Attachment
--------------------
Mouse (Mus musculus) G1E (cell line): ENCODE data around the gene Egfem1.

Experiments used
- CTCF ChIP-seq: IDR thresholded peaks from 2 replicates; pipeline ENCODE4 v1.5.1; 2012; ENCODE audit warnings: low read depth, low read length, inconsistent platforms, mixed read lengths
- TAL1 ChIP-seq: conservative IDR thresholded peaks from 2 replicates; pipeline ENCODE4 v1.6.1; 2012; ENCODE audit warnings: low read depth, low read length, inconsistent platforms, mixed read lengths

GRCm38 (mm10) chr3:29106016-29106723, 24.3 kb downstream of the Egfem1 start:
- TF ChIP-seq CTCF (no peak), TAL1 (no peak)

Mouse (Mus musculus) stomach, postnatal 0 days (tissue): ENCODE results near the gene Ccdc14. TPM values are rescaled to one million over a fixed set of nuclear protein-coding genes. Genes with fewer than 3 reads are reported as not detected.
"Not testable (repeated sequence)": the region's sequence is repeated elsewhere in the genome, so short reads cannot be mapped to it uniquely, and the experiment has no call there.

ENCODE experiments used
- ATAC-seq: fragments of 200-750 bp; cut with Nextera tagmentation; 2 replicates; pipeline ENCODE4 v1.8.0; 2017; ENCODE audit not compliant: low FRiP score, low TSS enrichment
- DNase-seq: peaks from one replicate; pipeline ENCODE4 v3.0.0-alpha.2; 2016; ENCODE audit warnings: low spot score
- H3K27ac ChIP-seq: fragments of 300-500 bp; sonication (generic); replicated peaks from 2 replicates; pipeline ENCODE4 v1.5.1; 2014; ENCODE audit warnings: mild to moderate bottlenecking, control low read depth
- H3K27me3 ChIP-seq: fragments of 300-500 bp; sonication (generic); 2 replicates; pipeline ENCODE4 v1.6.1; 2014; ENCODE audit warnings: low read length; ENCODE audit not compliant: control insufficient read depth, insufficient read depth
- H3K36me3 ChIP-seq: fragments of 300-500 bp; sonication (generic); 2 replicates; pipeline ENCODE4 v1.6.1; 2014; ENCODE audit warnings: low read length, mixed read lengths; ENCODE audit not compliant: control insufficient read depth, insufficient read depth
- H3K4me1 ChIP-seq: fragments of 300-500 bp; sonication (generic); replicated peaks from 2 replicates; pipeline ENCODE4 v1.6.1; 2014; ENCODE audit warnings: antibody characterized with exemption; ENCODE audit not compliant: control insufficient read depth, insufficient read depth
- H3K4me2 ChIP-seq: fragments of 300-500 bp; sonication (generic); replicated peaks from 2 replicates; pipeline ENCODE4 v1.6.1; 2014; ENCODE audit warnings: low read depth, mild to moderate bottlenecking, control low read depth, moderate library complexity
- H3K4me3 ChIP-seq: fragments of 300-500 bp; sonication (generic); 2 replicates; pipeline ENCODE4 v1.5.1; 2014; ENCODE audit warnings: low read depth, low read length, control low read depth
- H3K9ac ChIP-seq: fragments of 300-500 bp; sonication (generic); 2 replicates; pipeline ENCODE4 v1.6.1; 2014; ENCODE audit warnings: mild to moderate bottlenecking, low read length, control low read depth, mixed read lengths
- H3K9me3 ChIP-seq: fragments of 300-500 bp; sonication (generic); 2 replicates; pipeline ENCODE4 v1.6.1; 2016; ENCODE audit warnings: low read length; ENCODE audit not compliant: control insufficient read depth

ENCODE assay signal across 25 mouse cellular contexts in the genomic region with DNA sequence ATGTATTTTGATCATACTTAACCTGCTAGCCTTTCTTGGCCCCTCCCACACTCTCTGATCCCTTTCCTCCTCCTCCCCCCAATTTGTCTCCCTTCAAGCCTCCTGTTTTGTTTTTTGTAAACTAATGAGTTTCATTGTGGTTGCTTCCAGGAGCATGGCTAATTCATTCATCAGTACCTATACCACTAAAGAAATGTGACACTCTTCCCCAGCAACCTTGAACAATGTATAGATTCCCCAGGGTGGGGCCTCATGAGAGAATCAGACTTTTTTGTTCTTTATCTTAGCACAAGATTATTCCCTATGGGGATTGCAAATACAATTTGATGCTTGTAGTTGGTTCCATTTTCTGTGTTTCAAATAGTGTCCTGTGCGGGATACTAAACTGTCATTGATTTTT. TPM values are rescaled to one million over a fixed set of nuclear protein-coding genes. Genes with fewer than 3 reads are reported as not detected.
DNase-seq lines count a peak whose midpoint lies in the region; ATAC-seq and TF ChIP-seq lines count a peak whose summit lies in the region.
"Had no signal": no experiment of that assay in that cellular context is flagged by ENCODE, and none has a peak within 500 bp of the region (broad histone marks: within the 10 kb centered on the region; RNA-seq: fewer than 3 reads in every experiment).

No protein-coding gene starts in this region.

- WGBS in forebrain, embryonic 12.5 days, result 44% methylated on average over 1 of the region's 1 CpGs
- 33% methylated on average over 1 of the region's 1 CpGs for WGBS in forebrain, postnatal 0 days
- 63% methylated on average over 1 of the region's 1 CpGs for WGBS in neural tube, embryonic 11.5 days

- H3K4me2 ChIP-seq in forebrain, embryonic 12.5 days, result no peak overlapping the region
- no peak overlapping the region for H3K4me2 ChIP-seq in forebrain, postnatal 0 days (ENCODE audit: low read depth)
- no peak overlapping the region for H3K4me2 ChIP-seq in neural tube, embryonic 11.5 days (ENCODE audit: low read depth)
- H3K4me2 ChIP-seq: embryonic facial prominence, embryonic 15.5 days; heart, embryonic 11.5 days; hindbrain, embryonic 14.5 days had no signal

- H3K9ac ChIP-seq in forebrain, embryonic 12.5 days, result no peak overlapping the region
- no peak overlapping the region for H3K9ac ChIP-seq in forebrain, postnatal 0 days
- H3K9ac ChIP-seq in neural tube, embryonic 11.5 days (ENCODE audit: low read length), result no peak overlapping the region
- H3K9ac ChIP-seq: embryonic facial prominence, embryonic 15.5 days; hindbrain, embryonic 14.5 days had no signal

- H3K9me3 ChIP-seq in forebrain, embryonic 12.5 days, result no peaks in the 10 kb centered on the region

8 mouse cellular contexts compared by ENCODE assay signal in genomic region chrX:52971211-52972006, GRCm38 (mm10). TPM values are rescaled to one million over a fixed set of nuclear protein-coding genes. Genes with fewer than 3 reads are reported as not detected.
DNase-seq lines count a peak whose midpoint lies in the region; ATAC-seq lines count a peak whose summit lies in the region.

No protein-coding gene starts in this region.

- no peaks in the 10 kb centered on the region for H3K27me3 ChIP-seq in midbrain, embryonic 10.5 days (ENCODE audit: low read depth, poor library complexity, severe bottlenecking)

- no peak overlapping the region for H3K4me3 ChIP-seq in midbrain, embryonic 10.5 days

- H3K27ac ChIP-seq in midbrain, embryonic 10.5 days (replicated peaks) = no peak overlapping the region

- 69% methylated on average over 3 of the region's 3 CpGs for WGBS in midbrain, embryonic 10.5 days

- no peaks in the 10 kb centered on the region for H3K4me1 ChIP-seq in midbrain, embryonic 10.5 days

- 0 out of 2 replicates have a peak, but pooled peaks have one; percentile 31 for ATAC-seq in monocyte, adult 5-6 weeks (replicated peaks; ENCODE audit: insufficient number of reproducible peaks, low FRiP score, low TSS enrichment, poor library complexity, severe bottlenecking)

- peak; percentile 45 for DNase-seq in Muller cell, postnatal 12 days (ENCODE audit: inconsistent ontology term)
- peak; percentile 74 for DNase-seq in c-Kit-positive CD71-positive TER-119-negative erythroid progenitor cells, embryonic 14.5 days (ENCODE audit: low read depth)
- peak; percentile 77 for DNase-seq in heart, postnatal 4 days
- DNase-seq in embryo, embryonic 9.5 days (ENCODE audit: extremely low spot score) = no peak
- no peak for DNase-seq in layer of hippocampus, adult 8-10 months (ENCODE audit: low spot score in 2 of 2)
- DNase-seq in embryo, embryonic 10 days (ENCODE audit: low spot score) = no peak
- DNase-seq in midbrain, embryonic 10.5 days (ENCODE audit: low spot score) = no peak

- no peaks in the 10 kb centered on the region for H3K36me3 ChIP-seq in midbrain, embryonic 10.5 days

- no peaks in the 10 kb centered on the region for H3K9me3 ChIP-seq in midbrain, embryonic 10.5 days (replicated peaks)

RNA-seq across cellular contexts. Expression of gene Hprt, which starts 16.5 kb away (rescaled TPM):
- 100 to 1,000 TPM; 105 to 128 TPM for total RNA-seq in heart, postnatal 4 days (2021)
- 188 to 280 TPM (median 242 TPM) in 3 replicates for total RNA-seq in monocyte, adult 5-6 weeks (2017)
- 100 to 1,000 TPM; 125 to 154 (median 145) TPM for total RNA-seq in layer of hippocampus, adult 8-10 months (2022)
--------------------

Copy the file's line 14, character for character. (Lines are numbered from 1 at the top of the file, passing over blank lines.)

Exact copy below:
- H3K36me3 ChIP-seq: fragments of 300-500 bp; sonication (generic); 2 replicates; pipeline ENCODE4 v1.6.1; 2014; ENCODE audit warnings: low read length, mixed read lengths; ENCODE audit not compliant: control insufficient read depth, insufficient read depth